3. Capacitors: I used two capacitors for my voltage regulator. This helps to smooth out voltage spikes, which will occur as I turn the LED's off and on quickly. I used the capacitors that I had sitting around. Normally, I use the circuit described in Make: Electronics by O'Reilly. That has a 0.33 microFarad electrolytic capacitor on the input voltage and a 0.1 microFarad ceramic capacitor. If you are interested in learning about the basics of hardware, that is a great book to pick up. The capacitors I had were a little bigger, but it should work fine.

Sunrise Alarm Clock Breadboarded

Dec 17

Building a Sunrise Alarm Clock, 1

Sunrise Alarm Clock: 1

Have you ever woken up at 5:30 am to the most annoying sound on the planet? Yes, the sound that strikes fear in the most peaceful sleeper. The alarm clock sound. That dream crushing sound that jerks you back into reality. If only there was a smoother transition, one where I didn't wake up feeling angry that I was from my dreamscape so ungraciously taken. Enter the sunrise alarm clock.

Bill of Materials:

1. Arduino compatible (bare bones support for Atmega328p)

2. 12V 5A power supply (adafruit part number 352)

3. RGB LED strip (60 LED, adafruit 346)

4. TIP120 x3 (adafruit 976)

5. DS1307 Real Time Clock breakout board (adafruit 264)

Yes, I got a way beefier power supply than I needed. I could power a laptop off that thing. But then again, if I ever want more LED's, a motor, or a solenoid (hey, maybe I want my alarm clock to shoot socks at me in the morning out of my sock cannon? That'll wake me up.).

So, what is all this stuff and what does it do? Together, they make a sunrise alarm clock.

Adafruit has a lovely tutorial on hooking up the RGB LED strip here.

Adafruit has a wonderful tutorial on using the DS1307 real time clock here.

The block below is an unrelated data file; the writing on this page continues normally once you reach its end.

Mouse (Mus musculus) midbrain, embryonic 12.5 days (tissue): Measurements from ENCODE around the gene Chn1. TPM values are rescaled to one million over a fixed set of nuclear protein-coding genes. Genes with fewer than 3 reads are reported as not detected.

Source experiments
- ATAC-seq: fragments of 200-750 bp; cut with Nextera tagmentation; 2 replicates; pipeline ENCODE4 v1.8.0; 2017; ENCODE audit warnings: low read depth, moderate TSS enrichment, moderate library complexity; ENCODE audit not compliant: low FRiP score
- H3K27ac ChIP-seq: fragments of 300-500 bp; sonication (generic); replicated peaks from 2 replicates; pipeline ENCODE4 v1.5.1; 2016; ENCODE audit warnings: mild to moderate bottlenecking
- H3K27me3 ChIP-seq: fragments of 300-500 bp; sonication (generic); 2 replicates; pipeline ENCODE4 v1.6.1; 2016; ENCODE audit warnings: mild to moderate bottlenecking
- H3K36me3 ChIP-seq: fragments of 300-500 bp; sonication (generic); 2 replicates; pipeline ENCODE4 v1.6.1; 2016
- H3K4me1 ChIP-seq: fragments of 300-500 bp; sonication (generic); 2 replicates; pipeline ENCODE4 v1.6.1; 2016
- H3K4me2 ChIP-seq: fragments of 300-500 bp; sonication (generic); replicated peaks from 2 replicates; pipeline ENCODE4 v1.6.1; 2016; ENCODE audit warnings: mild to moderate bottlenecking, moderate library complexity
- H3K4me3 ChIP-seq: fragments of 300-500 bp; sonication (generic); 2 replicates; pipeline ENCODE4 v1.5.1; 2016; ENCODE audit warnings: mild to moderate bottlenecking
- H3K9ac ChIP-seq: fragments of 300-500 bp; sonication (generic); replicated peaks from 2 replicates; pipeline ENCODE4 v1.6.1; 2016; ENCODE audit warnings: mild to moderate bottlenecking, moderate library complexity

I'm using three PWM pins, 9, 10 and 11. 9 is connected to the green part of the RGB LED, 10 is red, and 11 is blue (see schematic). A diagram of what pins are what for the Atmega chip is shown on the arduino website: Atmega328 pin mapping.

If you follow the above Adafruit links, you will find everything you'd want to know on the parts. Now I need to wire it, code it, and test it.

Dec 07

Sunrise Alarm without a microprocessor, Cool password protected sketchbook, Mechanical Iris

Alrighty then. I came across a video on how to make a sunrise alarm clock using a timer, LED's, and capacitors for the fade in of the light. I thought it was cool, and may be an easier project than making one with an arduino. But then again, if I want to make my alarm clock wake me up with blue light, and put me to sleep with red light, then I'll want to control the color of my RGB LED's. But no matter, this is still a cool project.

Sunrise alarm clock (using passive components and a timer) video.

There was also a really cool password protected sketchbook video posted on adafruit. The video is here: Cool Password Protected Sketchbook. Is it really a password? No. It's a series of dials, buttons, and it even uses the door knock idea (there are many videos by now on knock door openers, you knock in a specific rhythm to open a door. Of all the one's I've seen, this one is the coolest. There's also a capacitive touch sensor version you can use on door knobs. I think some MIT video demonstrates that.). Anyway, this was cool.

Side Note: The link above for the garage door knock opener uses a mechanical iris as the surrounding structure. The DXF files for that are on page 2 of the following thread on the ShopBot forums. The link is here.